With her husband away, Abigail had charge not only of the children but the household and the farm. “I have been disturbed more than ever I was in my life to procure watchers and to get assistance,” she wrote. But she was also worried about how the neighbors were faring. “I hear Mr. Tudor has been dangerously sick, but is now upon the recovery. Mr. Wibird is very low indeed, scarcely able to walk a step. We have been four Sundays without any meeting.” In a subsequent letter of the same month, she commiserated with those neighbors who were parents: “The desolation of War is not so much distressing as the Havock made by the pestilence,” she assured her husband. “Some poor parents are mourning the loss of 3, 4, and 5 children, and some families are wholly stripped of every member.”

Nevertheless, precisely because of her powers of empathy, because of the true love she felt for those with whom she lived, in the land she loved, what most strengthened Abigail throughout this crisis was her trust in her Maker, in whose image those loved ones were created. “Thus does pestilence travel in the rear of war, to remind us of our entire dependence upon that Being who not only directeth the arrow by day, but has also at his command that which flieth in darkness,” she wrote. This was a reference to Psalm 91, the wisdom of which would always inspire Abigail when trouble arrived on her doorstep.

 I will say of the Lord, He is my refuge and my fortress:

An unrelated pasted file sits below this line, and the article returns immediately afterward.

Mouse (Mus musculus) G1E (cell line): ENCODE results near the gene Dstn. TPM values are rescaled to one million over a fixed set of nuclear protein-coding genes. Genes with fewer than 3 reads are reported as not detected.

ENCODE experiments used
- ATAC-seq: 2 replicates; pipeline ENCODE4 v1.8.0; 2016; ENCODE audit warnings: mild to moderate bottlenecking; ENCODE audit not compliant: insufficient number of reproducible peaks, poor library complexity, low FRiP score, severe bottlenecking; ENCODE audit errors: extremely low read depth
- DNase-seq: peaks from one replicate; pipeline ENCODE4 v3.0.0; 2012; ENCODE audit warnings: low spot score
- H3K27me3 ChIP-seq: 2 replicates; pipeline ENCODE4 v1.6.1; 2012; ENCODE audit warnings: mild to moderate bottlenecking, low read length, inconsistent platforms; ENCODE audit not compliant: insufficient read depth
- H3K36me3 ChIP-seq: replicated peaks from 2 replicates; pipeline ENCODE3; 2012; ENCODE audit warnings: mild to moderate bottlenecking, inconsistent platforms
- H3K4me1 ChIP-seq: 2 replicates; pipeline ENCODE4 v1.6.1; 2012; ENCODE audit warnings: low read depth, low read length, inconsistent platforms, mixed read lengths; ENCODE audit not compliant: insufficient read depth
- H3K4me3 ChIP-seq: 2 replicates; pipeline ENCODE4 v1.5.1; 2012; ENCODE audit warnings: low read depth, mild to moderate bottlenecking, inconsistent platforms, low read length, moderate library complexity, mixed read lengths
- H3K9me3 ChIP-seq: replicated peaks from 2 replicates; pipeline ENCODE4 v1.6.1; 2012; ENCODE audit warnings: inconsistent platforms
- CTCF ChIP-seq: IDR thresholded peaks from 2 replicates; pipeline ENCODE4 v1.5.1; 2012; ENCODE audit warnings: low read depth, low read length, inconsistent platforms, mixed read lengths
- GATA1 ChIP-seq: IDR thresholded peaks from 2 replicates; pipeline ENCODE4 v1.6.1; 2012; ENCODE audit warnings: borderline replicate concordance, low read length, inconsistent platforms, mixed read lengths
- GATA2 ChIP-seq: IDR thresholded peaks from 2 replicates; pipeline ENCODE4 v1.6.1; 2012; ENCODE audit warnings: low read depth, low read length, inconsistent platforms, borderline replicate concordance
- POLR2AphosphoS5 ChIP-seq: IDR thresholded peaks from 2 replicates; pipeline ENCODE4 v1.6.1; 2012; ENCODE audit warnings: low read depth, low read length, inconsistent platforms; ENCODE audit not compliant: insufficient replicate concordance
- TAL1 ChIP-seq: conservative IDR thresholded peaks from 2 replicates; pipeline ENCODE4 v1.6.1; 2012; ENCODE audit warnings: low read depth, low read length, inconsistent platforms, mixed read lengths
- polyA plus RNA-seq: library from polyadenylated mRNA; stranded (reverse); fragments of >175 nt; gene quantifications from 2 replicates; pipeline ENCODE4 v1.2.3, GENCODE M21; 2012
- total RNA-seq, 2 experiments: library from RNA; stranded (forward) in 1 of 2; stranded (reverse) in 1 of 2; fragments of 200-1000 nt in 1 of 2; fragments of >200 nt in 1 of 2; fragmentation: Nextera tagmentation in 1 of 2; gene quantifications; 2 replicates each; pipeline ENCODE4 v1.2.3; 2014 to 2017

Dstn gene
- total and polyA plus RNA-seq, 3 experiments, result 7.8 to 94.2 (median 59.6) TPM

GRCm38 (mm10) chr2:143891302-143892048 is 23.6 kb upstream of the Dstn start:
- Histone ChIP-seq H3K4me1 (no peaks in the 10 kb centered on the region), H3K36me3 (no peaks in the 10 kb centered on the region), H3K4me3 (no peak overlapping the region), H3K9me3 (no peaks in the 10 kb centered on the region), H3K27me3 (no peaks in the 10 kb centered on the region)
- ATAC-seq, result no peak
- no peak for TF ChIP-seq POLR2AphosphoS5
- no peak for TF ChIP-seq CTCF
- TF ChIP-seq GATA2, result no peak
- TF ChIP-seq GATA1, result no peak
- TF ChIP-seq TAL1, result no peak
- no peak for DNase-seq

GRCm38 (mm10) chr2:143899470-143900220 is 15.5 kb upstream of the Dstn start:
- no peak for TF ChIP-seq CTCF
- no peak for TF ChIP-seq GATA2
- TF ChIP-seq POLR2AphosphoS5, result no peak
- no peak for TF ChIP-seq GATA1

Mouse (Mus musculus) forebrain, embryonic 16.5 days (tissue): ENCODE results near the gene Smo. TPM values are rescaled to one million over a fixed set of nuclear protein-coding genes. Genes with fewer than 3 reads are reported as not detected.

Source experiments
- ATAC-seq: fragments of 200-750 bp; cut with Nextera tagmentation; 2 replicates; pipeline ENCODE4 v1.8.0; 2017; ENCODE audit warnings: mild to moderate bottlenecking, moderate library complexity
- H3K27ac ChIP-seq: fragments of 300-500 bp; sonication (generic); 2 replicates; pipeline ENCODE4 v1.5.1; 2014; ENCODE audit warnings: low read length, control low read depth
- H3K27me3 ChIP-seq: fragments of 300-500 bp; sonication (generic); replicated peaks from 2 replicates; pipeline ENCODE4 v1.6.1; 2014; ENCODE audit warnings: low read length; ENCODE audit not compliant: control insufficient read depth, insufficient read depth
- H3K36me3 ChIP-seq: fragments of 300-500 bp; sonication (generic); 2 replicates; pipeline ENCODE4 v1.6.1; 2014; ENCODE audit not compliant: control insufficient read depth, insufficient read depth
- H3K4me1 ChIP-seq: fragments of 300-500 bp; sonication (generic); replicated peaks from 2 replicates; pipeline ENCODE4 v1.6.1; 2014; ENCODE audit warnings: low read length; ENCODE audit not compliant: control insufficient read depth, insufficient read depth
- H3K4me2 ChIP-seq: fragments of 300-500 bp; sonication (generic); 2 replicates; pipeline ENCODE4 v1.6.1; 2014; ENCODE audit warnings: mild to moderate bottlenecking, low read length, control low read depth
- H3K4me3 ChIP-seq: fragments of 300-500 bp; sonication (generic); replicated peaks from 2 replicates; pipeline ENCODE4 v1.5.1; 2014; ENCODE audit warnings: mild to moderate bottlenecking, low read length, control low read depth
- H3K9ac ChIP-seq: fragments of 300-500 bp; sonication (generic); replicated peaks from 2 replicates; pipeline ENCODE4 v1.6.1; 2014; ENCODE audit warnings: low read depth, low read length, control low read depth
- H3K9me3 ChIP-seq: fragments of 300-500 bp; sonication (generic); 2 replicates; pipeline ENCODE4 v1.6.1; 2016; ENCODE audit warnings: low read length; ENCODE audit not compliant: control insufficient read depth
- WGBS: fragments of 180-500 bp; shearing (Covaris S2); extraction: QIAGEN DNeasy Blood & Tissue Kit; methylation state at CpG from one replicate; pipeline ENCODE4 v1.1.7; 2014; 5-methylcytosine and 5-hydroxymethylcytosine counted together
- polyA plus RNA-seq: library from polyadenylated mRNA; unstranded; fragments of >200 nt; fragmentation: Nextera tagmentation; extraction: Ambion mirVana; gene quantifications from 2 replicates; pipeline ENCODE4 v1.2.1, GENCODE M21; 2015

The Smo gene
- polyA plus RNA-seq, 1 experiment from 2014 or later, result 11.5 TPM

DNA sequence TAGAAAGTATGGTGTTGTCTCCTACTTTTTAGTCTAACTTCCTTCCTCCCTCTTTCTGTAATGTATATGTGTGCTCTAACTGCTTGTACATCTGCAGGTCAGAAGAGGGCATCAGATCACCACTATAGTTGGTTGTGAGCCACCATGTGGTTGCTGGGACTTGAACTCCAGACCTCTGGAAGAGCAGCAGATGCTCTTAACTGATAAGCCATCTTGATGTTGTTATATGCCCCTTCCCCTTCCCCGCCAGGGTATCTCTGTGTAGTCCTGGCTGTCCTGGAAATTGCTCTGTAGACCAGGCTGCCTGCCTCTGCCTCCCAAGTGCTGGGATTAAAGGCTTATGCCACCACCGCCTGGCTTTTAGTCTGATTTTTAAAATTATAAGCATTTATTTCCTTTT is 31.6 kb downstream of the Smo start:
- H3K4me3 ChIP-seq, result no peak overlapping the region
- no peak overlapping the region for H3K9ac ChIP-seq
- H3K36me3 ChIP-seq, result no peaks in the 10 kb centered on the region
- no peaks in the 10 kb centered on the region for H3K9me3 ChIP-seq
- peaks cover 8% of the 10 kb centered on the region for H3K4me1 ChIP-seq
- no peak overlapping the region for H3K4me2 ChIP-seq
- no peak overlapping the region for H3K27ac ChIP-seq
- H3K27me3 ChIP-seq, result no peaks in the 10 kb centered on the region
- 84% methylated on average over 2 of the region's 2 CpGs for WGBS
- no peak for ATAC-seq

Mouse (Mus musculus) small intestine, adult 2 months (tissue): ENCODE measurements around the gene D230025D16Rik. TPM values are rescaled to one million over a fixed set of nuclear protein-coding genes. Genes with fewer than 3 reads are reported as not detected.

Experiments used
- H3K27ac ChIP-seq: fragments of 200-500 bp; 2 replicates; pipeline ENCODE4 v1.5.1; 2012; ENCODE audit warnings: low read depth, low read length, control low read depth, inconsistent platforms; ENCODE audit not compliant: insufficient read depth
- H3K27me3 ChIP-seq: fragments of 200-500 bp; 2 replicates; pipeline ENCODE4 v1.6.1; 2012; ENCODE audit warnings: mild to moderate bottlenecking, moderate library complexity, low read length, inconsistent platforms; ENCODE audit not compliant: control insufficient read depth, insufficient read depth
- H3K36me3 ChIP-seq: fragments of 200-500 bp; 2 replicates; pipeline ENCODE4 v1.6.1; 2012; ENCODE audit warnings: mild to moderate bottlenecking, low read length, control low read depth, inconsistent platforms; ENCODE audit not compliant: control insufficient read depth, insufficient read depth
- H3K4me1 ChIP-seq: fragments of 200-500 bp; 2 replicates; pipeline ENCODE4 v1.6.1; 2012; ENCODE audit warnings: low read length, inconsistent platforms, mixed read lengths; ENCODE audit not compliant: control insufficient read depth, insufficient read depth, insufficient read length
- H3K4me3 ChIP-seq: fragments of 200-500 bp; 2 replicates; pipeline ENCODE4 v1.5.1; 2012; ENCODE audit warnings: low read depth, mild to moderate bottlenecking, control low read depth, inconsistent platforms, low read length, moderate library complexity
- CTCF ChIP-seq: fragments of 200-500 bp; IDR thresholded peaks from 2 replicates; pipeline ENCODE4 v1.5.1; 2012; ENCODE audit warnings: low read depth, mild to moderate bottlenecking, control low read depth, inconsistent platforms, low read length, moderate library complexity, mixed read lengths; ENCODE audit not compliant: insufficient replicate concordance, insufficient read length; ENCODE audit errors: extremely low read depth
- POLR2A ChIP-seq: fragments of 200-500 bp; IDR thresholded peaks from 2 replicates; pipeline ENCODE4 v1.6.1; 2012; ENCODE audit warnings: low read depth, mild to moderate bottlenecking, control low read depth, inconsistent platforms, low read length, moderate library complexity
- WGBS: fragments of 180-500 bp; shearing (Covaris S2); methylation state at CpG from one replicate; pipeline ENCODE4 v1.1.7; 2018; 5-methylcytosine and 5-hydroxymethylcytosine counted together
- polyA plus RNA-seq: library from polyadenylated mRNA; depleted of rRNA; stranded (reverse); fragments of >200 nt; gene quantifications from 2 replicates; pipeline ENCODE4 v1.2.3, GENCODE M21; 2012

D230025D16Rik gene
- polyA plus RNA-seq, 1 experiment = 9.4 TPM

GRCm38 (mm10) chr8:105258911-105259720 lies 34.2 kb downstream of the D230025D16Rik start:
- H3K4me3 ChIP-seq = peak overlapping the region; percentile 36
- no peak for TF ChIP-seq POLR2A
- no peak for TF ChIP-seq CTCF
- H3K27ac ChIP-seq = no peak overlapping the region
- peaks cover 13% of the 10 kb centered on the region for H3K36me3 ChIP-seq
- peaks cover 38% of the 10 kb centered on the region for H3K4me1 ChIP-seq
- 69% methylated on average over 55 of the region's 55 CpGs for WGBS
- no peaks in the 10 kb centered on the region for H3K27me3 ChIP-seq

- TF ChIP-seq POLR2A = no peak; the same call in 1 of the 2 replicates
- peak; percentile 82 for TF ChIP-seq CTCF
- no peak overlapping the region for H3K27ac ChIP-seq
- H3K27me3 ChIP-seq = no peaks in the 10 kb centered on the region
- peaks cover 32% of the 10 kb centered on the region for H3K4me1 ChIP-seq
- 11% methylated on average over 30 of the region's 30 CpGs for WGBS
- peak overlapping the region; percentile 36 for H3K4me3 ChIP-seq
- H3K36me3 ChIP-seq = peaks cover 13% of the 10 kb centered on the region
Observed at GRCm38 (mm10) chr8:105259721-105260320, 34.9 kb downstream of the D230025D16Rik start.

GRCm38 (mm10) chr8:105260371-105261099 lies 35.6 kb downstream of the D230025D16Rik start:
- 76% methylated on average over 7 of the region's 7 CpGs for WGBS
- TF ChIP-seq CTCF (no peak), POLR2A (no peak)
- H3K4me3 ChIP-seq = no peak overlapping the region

my God; in him will I trust.
Surely he shall deliver thee from the snare of the fowler,
and from the noisome pestilence
…Thou shalt not be afraid for the terror by night;
nor for the arrow that flieth by day;
nor for the pestilence that walketh in darkness;
nor for the destruction that wasteth at noonday.
A thousand shall fall at thy side,
and ten thousand at thy right hand;
but it shall not come nigh thee.

Only with thine eyes shalt thou behold
and see the reward of the wicked.
Because thou hast made the Lord, which is my refuge,
even the most High, thy habitation;
There shall no evil befall thee,
neither shall any plague come nigh thy dwelling.
For he shall give his angels charge over thee,
to keep thee in all thy ways.

The faith that the Psalms renewed in Abigail put a lot of worldly matters in perspective. “So uncertain and so transitory are all the enjoyments of life, that were it not for the tender connections which bind us, would it not be folly to wish for continuance here,” she asked. “I think I shall never be wedded to the world, and were I to lose about a dozen of my dearest connections, I should have no further relish for life. But perhaps I deceive myself and know but little of my own heart.” This was prescient. Abigail would lose a good deal in the world – one daughter in stillbirth, another in infancy and one son at the age of thirty after he had drunk himself to death — but she would never lose her relish for life, for eternal life. And she could speak of conforming her own will to the Lord’s with such conviction because it was the rule of her life.

And unto Him who mounts the whirlwind and directs the storm I will cheerfully leave the ordering of my lot, and whether adverse or prosperous days should be my future portion, I will trust in his right hand to lead me safely through, and, after a short rotation of events, fix me in a state immutable and happy.